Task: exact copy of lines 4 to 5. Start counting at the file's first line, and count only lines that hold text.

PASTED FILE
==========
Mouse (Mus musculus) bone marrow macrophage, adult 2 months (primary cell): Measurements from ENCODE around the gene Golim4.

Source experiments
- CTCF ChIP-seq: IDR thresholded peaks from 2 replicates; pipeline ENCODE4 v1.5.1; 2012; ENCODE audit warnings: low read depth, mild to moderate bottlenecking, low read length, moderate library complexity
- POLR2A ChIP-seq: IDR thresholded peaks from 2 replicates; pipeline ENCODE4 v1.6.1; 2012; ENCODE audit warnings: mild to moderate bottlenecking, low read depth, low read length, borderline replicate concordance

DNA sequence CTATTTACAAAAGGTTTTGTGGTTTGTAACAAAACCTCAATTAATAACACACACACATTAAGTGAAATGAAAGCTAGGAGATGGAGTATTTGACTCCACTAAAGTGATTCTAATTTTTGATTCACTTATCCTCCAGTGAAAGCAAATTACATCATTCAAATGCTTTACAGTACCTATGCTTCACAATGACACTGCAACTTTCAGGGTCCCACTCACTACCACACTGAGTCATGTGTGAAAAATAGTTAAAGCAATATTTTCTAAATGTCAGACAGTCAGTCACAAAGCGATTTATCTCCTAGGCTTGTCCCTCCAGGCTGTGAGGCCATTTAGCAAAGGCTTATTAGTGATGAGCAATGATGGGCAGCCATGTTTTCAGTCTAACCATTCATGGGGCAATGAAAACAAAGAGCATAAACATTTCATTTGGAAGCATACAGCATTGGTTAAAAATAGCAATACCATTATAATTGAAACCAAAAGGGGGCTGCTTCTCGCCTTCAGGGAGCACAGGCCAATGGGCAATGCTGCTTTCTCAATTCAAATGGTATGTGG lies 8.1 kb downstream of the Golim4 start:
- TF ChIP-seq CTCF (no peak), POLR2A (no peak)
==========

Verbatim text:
- POLR2A ChIP-seq: IDR thresholded peaks from 2 replicates; pipeline ENCODE4 v1.6.1; 2012; ENCODE audit warnings: mild to moderate bottlenecking, low read depth, low read length, borderline replicate concordance

DNA sequence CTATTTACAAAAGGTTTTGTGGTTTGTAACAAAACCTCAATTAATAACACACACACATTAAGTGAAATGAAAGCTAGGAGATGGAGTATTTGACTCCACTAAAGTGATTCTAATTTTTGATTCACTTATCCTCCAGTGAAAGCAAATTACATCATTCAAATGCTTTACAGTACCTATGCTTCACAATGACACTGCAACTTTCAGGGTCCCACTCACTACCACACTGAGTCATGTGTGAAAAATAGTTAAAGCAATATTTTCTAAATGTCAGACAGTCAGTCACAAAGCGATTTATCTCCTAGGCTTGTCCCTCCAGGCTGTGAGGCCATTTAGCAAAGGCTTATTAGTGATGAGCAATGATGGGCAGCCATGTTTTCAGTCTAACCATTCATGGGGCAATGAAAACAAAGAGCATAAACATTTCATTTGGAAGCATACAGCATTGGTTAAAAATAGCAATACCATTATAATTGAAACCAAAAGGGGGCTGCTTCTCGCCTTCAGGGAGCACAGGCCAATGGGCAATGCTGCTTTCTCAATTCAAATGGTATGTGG lies 8.1 kb downstream of the Golim4 start: